Robert Binet was at the airport, en route from New York to his home in Toronto, when his father called and asked if he'd seen the Financial Times that morning. Binet launched into a customary artist's spiel about avoiding reviews in the immediate aftermath of a show. His short ballet, The Blue of Distance, had premiered two nights before at the New York City Ballet – he wanted a little time to reflect on his own feelings before trying to process any critical response.
But his dad was too excited to do much in the way of listening or waiting – he was already a sentence into reading prominent critic Apollinaire Scherr's glowing review aloud. "[E]ither Robert Binet is a major talent or his strange, riveting The Blue of Distance is a most fortuitous accident." (Disclosure: Binet's father, David Binet, is the president and CEO of Woodbridge, the investment company owned by the Thomson family, which owns The Globe and Mail.)
"It all feels pretty surreal," Binet said to me the following week. We're sitting in a board room, over his lunch break, at the National Ballet of Canada studios, where he's one of two choreographic associates. "Of course, toward the end of the rehearsal period, it was pretty scary and stressful. But, yeah, I was happy, sitting there in the audience." With a self-aware grin he adds, "It kind of felt like it happened in slow motion."
At 24, the Toronto-born Binet already has an impressive résumé of choreographic apprenticeships and affiliations. He was the first-ever choreographic apprentice at London's Royal Ballet, where he was mentored by modern-dance renegade Wayne McGregor – whom Binet calls "a living master." He's shadowed John Neumeier, head of the Hamburg Ballet. After he participated in two workshops at the New York Choreographic Institute, Binet caught the attention of NYCB director Peter Martins, who invited him to choreograph a piece for the company's fall gala, which took place Sept. 30.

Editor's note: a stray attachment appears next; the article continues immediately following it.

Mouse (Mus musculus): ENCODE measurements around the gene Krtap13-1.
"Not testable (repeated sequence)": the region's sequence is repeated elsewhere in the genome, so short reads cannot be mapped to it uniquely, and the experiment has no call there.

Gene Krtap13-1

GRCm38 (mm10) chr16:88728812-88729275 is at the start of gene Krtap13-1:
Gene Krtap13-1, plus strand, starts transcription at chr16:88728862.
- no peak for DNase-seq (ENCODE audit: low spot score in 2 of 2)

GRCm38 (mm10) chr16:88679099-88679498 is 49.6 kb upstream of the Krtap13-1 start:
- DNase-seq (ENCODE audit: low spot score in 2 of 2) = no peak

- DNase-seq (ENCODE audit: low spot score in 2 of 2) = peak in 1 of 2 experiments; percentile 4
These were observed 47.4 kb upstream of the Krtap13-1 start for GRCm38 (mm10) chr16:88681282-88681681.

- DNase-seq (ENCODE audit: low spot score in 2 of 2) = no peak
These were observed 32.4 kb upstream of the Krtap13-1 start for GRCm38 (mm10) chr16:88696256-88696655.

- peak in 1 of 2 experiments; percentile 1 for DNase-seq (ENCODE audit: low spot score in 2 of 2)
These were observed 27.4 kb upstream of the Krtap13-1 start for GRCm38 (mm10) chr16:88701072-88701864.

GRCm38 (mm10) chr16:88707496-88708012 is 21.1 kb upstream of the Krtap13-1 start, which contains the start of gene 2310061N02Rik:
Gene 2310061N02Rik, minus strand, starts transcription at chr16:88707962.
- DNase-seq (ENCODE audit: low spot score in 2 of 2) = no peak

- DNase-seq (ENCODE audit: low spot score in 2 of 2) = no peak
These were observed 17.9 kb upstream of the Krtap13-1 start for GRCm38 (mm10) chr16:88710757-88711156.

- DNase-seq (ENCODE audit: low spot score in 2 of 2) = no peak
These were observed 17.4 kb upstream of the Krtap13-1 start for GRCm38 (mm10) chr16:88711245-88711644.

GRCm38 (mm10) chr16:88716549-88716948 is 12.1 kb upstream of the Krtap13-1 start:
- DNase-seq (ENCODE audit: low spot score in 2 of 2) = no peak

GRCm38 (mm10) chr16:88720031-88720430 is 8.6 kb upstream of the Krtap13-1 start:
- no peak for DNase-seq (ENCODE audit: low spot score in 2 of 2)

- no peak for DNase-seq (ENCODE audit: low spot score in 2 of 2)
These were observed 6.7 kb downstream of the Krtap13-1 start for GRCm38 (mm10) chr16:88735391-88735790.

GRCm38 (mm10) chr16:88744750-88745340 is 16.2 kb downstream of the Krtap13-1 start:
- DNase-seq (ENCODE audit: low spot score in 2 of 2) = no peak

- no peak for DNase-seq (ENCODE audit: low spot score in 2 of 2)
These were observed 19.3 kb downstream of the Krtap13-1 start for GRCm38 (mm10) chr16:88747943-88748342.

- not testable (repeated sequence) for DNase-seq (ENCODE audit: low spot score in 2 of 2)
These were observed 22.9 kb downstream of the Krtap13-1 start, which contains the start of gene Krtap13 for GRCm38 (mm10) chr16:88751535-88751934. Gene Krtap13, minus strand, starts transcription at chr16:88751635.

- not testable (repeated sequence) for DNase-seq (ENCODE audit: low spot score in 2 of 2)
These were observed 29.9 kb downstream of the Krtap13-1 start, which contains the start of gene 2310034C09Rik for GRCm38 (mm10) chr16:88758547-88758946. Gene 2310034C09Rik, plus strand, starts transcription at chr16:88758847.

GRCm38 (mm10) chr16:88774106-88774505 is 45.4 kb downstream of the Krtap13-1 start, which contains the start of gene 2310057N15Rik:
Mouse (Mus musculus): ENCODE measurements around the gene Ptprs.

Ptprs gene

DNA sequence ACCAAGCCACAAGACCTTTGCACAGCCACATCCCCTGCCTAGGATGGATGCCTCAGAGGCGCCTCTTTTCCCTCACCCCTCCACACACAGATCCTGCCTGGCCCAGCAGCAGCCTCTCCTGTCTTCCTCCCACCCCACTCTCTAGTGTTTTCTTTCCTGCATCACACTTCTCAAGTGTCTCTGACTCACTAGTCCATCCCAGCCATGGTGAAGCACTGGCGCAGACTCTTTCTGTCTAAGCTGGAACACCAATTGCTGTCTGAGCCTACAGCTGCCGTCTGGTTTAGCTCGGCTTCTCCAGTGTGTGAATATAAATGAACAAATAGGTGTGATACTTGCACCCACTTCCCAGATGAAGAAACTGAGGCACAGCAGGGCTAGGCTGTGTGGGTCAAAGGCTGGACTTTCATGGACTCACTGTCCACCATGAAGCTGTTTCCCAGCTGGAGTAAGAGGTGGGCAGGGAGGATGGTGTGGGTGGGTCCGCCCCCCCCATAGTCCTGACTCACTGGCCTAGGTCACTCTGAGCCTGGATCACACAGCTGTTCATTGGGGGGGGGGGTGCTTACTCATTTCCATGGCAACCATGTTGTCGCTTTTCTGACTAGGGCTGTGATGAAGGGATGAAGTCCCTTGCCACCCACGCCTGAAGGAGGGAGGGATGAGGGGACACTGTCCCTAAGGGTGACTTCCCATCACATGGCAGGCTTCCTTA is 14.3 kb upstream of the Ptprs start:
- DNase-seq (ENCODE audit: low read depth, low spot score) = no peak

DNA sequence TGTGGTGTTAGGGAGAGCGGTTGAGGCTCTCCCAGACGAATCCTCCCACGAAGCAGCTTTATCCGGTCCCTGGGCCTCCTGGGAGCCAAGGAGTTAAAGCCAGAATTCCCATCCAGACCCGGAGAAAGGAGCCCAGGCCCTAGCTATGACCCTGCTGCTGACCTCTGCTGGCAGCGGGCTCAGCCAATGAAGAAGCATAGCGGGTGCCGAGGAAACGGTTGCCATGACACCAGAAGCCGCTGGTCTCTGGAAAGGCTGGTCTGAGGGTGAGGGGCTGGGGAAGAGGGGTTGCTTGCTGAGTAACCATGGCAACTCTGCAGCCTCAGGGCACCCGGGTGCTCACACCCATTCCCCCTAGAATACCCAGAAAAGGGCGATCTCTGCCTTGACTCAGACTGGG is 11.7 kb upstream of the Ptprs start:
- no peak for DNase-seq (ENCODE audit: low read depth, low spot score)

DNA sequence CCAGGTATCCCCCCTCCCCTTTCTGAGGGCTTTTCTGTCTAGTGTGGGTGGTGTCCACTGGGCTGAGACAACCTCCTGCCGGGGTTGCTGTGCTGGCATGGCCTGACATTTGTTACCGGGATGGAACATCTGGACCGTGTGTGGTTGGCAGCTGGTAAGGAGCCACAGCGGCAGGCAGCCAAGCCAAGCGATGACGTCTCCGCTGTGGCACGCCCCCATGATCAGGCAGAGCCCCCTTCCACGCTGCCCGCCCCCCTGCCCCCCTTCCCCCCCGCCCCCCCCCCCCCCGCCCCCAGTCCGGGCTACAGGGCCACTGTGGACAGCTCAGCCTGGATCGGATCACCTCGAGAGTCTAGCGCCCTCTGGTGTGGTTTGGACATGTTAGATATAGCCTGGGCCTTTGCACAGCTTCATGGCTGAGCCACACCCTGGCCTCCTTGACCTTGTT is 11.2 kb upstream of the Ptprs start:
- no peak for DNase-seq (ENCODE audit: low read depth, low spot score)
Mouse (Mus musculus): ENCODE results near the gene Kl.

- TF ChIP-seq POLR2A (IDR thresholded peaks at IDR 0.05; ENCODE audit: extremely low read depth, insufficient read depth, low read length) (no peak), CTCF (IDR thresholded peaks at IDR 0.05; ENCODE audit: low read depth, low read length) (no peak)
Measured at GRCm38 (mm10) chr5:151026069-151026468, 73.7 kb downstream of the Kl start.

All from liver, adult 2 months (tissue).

Binet is cerebral and solicitous when it comes to discussing his approach to his work. Having spent more than a decade training as a dancer at the National Ballet School in Toronto, where he started making his own short ballets at the age of 11, he can beautifully articulate what's irreplaceable about his medium. "Ballet technique is so legible, even to the untrained eye. These extreme forms express emotion with a clarity that I don't think any other physical performance can."
The opportunity to make and showcase work at one of the most iconic companies in the world – a company inextricable from the legacy of George Balanchine – felt like a career windfall. Binet, whose piece was commissioned alongside rising NYCB dancer/choreographer Justin Peck, NYCB's dancer/choreographer Troy Schumacher and dancer/choreographer Myles Thatcher of the San Francisco Ballet, got to pick his cast of seven dancers from the whole company. In other words, as a very young artist, he was suddenly casting and choreographing some of the most sought-after dancers in the world.
So he gave the commission some real thought, fought the knee-jerk reaction of becoming star-struck, and decided to home in on something conceptually strong. It was an idea he'd come across in Rebecca Solnit's book of essays A Field Guide to Getting Lost – the notion that we tend to conflate beauty and remoteness, to fetishize things that are far away. He wanted to find a way to express this concept choreographically, to suggest spatial distance without just putting people far apart on stage and, in so doing, imply emotional detachment through movement.
"In a way, it's one of the simpler ballets I've made. I wanted it to be something really clear and resonant. Because I'm so young and it was such a huge opportunity, I felt that the trap would be trying to show everyone all the things I can do."